For every Amazon that makes their employees wealthy beyond their dreams, there are always going to be situations like this where companies get destroyed.

Yes, concentration can make you very wealthy if you hitch your wagon to the right company but it can just as easily destroy your wealth if you have too much money invested in the stock.

And the real shame here is the employees who have a high concentration in these stocks are also seeing their companies be decimated in the process. So many of these employees may be laid off at a time when their retirement assets have taken a serious hit.

It’s a double risk scenario.

Who is helping those in financial need at the moment? The majority of the economy shut down in the blink of an eye. Businesses and individuals of all shapes and sizes are going to be impacted.

Financial problems for one individual or institution tend to impact a number of other individuals or institutions so this whole system is under duress.

It’s nice to see people and companies help out where they can in a situation where so many lives are impacted.

Rob Lieber of the New York Times began keeping track of the financial institutions who are stepping up to the plate to help.

A few examples he listed:

  • Apple credit cardholders in need who ask for help can skip their March bill while the interest will disappear (to be eaten by Goldman Sachs who partners with Apple on this venture).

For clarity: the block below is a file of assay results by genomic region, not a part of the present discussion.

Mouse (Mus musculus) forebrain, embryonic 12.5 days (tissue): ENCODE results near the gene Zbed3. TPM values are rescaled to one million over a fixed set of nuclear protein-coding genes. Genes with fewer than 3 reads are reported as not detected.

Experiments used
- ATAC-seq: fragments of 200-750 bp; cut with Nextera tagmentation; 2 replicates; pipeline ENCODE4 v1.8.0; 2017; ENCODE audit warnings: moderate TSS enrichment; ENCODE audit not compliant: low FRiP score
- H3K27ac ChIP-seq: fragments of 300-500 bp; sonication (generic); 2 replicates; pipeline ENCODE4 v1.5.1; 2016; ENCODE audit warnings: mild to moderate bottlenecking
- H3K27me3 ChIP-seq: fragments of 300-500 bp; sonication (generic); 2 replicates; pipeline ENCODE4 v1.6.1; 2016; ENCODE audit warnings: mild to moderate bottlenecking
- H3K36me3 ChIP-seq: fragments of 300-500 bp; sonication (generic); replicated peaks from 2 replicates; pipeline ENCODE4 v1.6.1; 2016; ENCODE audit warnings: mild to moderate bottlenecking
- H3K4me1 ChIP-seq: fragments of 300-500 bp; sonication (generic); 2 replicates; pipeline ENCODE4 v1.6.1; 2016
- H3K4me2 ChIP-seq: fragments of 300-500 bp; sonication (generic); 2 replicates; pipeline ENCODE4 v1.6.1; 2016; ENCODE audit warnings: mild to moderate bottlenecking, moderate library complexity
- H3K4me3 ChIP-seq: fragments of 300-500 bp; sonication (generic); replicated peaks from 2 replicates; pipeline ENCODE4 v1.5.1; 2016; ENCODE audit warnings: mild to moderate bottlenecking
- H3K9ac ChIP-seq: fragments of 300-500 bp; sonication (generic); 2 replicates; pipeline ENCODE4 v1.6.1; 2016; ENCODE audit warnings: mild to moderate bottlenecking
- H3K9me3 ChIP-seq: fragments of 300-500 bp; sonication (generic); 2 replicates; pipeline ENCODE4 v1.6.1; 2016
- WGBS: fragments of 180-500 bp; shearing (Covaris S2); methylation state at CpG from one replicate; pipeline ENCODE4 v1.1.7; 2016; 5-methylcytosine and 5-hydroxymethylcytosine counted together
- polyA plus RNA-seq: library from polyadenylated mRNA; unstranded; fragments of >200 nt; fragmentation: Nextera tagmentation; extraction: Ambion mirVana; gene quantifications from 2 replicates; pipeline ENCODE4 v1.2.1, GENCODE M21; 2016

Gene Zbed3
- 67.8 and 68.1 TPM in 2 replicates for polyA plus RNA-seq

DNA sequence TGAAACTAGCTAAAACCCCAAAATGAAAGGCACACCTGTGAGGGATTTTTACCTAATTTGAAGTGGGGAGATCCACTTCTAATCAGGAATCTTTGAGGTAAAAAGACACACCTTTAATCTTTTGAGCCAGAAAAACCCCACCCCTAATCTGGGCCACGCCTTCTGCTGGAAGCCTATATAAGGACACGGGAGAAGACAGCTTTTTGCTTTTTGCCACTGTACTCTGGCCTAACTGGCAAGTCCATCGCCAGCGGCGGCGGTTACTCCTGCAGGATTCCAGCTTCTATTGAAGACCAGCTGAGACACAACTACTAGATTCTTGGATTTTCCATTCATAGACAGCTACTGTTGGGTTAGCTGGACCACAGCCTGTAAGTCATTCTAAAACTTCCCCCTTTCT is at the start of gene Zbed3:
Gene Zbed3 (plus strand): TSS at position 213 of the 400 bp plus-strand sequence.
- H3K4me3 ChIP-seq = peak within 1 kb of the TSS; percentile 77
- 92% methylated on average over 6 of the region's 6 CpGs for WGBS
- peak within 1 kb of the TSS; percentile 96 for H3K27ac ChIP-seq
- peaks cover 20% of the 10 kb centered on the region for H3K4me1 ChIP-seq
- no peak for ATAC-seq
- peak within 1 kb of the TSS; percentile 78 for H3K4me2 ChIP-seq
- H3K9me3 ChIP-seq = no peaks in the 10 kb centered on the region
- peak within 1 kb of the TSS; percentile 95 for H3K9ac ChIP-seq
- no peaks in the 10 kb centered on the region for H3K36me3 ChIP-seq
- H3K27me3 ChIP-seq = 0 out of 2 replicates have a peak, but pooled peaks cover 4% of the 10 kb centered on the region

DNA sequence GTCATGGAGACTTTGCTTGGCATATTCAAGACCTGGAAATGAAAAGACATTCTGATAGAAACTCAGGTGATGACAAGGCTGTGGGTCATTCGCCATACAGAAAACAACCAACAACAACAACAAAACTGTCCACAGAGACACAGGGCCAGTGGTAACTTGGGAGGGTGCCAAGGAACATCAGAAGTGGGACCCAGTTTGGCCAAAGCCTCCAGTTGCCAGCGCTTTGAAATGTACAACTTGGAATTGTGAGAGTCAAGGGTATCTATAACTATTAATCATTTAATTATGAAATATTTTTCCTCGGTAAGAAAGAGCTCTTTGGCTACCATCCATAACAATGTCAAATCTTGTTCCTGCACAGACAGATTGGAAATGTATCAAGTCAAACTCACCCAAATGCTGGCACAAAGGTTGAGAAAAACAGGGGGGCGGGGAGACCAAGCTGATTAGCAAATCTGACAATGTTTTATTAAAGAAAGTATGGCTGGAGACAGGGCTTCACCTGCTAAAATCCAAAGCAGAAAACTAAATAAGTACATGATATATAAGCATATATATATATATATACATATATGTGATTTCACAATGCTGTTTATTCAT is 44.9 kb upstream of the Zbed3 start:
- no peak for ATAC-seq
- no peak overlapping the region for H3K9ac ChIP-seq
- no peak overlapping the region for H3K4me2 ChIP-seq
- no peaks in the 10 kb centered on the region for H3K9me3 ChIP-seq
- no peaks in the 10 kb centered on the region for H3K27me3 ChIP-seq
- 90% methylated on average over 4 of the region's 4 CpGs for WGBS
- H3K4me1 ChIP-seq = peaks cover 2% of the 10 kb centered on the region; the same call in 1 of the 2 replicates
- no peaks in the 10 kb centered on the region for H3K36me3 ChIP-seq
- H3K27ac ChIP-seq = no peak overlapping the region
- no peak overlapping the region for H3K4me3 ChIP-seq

• American Express and Capital One are doing so as well.

I’m hopeful other companies who are able will do the same. If you or someone you know is in financial peril, it doesn’t hurt to ask your creditors for some leniency in the coming months.

How about some good news? I think this whole ordeal will give us a greater appreciation for people and professions that are often overlooked.

I already have much greater respect and admiration for cashiers at the grocery store, the people who refill the supplies and stack the shelves with essentials we need to survive, restaurant workers, the people who cut our hair, stay-at-home parents, and our medical professionals.

These people are on the front lines and the real heroes of this crisis.

It’s easy to take other people for granted when you have your own stuff to deal with. I’m going to work on being more appreciative of those people and services I have taken for granted in the past.

When this is all over I hope we call all do our part to pay these people back for all that they do for us as a society.

Further Reading:
Creating an Overreaction Plan For the Coronavirus